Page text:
On Friday, I “officially” graduated from my Bachelor of Arts from the University of Sydney. Well, technically I graduated two years prior but yesterday, I had the ceremony.
The reason my graduation was delayed by two whole years is all the stuff I write about on this blog. I started my Honours year in History twice, and dropped out both times. Then I became Catholic and a year later, realised that I never formally graduated. I never got the gown, the champagne, the photos in the quad, or to shake the Chancellor’s hand on the dias of the Hogwarts-worthy Great Hall.
Not having that ceremony, small as it was, came to represent all the disruption and confusion of the past two years. It seems such a small thing, but often it’s the small things that matter. I never imagined that I wouldn’t do Honours. I had it all planned. My project was on ceremony, nationalism and visual media in relation to the Delhi Durbar and Investiture of the Prince of Wales, both held in 1911. It was going to be wonderful. And it should have been, I mean, I started it twice!
But sometimes – often – oh, how am I kidding? invariably – God has a different plan. When I write it like that, it kind of sounds exciting, like a treasure hunt or an adventure. Except it never is, it it? It’s just confusing and painful. It hurts your heart so bad. And instead of graduating with Honours in that Great Hall, I felt like I’d secretly failed and just slipped out a side door.
Which is how I felt becoming Catholic. Although I often talking about “becoming” Catholic, I don’t talk about the pain of “un-becoming” an Evangelical Protestant. That hurt badly too. Over this past year, I have often wished that I didn’t have to become Catholic. Not that I wish I wasn’t Catholic, or that I wouldn’t do it all over again in heartbeat. But I wish it hadn’t been necessary, that I hadn’t come to the conclusions I did. Just like I never imagined not doing Honours, I never imagined I would leave my church family of six wonderful years with a few awkward conversations, a hasty announcement, and a harshly worded email from my senior minister about how I wasn’t a Christian.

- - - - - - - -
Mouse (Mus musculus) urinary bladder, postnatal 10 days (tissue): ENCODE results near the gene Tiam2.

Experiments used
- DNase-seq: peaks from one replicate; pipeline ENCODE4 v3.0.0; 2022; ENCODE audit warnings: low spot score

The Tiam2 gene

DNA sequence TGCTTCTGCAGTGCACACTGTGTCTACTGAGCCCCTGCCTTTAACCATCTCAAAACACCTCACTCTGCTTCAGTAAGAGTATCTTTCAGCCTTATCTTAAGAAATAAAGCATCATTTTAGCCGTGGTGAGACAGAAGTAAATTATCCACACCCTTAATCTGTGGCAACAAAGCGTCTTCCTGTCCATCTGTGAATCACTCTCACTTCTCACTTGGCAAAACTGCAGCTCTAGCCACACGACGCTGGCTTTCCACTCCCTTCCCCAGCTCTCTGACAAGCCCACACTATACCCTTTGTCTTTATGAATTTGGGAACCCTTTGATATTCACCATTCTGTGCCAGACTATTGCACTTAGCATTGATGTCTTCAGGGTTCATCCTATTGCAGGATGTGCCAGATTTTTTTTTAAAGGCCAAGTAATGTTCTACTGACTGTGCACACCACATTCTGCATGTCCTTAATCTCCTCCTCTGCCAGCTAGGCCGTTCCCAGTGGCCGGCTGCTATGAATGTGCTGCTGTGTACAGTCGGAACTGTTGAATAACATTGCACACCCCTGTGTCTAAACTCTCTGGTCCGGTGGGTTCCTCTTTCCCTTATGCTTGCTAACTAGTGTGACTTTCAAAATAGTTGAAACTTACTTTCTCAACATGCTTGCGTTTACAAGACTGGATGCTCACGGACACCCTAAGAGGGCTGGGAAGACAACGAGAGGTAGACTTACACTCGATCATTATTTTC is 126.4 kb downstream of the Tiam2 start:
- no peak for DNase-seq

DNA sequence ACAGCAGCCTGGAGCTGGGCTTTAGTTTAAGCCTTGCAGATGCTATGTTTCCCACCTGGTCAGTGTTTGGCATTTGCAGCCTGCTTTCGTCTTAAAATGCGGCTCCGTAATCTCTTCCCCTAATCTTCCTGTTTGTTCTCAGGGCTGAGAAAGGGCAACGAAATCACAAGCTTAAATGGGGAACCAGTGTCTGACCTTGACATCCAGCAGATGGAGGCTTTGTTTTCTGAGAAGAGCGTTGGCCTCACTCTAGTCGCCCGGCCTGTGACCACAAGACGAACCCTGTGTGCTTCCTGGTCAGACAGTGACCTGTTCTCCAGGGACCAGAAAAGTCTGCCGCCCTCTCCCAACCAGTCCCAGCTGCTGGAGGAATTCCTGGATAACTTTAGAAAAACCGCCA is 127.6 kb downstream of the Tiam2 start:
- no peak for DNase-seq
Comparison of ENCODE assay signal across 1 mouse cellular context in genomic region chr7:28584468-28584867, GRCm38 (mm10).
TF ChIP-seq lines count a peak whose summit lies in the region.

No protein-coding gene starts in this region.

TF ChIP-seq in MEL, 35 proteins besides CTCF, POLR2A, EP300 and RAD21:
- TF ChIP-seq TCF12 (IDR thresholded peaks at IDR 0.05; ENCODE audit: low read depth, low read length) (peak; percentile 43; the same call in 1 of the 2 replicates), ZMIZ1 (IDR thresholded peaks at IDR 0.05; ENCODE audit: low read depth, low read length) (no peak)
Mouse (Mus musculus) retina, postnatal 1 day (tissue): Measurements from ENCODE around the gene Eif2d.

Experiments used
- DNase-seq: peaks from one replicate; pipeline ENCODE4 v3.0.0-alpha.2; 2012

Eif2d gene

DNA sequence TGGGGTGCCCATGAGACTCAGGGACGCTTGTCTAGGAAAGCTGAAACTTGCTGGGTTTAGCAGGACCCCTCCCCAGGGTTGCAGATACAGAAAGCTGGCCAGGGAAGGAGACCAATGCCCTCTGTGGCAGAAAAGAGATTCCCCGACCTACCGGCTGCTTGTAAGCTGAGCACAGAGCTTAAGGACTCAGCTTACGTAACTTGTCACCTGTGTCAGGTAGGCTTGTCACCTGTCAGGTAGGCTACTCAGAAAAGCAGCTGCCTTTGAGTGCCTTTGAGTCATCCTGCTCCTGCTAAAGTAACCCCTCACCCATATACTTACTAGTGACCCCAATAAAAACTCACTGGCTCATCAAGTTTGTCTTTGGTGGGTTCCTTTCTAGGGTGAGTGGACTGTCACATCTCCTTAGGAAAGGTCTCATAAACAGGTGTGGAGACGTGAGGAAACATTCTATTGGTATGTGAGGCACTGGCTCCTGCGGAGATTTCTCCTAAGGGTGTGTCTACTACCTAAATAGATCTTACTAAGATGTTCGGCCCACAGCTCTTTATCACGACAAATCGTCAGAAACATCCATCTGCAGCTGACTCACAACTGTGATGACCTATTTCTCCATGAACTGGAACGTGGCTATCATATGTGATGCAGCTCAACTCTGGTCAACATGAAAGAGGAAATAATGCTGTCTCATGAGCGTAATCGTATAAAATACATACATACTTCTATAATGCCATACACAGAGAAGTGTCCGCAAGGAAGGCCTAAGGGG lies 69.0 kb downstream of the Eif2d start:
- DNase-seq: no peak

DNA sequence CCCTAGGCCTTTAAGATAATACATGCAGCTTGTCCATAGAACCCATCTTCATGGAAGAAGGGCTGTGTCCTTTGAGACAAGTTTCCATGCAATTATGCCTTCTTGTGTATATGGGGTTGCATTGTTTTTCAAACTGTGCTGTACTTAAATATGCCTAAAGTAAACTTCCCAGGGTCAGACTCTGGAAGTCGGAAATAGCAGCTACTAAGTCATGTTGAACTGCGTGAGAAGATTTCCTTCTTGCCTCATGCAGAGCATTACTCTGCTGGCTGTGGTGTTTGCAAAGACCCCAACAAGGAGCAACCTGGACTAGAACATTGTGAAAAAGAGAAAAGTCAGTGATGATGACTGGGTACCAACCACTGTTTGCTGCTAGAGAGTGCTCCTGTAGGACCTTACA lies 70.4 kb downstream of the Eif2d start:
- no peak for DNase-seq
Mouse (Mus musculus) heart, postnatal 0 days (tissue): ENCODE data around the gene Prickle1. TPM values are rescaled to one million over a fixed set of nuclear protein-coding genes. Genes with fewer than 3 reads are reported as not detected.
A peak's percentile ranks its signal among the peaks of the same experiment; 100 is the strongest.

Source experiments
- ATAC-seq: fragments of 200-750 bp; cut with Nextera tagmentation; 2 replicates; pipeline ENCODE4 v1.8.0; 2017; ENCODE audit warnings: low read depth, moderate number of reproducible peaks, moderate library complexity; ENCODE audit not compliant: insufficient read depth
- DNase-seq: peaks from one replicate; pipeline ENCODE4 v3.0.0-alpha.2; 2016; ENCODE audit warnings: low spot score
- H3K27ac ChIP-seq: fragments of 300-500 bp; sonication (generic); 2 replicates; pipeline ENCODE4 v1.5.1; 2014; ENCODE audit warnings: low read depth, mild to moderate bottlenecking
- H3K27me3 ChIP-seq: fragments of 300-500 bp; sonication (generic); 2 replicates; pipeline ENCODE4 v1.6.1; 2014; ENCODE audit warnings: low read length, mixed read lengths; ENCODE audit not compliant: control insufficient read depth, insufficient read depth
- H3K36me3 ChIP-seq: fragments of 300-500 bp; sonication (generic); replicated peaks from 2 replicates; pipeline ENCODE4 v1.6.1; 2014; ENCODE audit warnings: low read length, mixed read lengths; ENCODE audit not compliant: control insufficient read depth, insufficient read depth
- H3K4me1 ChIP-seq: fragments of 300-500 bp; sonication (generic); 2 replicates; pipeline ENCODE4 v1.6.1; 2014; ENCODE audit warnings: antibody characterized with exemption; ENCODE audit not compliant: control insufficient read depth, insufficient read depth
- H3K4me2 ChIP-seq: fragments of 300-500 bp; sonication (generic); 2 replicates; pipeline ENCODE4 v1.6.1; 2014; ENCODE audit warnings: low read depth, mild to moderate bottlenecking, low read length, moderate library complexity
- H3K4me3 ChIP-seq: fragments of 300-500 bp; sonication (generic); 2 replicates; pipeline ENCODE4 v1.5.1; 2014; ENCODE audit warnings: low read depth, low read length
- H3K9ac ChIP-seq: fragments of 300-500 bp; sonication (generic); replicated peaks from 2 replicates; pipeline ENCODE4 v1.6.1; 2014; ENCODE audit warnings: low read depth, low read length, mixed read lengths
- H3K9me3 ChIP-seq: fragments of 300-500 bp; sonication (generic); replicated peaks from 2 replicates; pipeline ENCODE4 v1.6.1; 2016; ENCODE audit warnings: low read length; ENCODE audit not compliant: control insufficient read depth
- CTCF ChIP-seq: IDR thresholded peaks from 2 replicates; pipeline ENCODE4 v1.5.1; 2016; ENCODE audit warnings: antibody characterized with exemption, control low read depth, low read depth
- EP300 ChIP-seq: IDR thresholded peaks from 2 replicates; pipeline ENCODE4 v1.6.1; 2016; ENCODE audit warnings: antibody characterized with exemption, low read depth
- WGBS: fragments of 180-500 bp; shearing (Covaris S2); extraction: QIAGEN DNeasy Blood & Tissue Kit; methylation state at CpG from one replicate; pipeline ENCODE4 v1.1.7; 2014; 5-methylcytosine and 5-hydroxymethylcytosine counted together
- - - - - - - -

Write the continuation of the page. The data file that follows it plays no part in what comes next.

That sense of incompleteness, of just slipping out a side door, has clung to me. I didn’t realise how much or how deeply it all hurt. But having graduated, having had that ceremony and that closure, I do feel like a particularly bruising chapter in my life is ending. It’s a beautiful sense of freedom and healing.
My favourite bit is that I graduated on the feast day of the Sacred Heart of Jesus. More than anything else, His Heart has been my still point these past years. To find such healing on the feast of His Heart? It’s feels like a special gift, a beautiful pledge of His love. For whatever my silly heart was feeling through the past two years, He has always been with me.
And now that time is passing away, and a new chapter is beginning. I am seeing how good the plans of God are. Because as disappointed as I was not to do Honours, I have loved studying theology this year even more. And my Lord knows where my heart is, which is why I will soon be beginning a research Master of Philosophy. I love being able to study my faith. I love that I’m going to have a nun for a supervisor.
But most of all, I love that my thesis will be on the Most Sacred Heart of my Lord.
Delight yourself in the Lord, and he will give you the desires of your heart.